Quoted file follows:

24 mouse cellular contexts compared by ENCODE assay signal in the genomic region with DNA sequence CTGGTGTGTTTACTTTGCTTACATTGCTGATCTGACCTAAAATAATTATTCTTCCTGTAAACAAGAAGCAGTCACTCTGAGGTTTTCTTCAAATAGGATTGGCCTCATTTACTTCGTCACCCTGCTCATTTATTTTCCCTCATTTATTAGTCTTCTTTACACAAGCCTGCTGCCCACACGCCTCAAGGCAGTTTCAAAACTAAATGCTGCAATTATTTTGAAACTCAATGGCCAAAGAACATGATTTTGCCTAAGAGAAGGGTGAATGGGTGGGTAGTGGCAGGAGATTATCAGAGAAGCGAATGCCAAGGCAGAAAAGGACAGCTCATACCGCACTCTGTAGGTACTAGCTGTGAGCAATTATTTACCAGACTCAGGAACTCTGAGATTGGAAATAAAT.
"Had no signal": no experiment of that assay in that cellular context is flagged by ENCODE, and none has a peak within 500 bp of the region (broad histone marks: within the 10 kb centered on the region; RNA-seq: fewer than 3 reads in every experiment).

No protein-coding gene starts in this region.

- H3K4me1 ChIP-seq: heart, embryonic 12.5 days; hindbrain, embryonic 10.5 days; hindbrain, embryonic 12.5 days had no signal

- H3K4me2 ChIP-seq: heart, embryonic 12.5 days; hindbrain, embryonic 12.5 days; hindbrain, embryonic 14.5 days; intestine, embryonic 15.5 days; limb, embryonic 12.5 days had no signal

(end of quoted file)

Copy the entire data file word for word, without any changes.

24 mouse cellular contexts compared by ENCODE assay signal in the genomic region with DNA sequence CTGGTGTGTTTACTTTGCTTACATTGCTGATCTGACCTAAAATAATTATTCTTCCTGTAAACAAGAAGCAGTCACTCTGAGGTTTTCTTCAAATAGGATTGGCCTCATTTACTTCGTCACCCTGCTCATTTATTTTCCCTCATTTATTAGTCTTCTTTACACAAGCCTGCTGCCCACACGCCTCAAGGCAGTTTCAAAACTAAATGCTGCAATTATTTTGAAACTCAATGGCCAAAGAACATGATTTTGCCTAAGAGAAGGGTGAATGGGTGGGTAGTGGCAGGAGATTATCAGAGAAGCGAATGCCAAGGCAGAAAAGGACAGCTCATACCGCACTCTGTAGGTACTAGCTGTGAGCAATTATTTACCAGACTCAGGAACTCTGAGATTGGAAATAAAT.
"Had no signal": no experiment of that assay in that cellular context is flagged by ENCODE, and none has a peak within 500 bp of the region (broad histone marks: within the 10 kb centered on the region; RNA-seq: fewer than 3 reads in every experiment).

No protein-coding gene starts in this region.

- H3K4me1 ChIP-seq: heart, embryonic 12.5 days; hindbrain, embryonic 10.5 days; hindbrain, embryonic 12.5 days had no signal

- H3K4me2 ChIP-seq: heart, embryonic 12.5 days; hindbrain, embryonic 12.5 days; hindbrain, embryonic 14.5 days; intestine, embryonic 15.5 days; limb, embryonic 12.5 days had no signal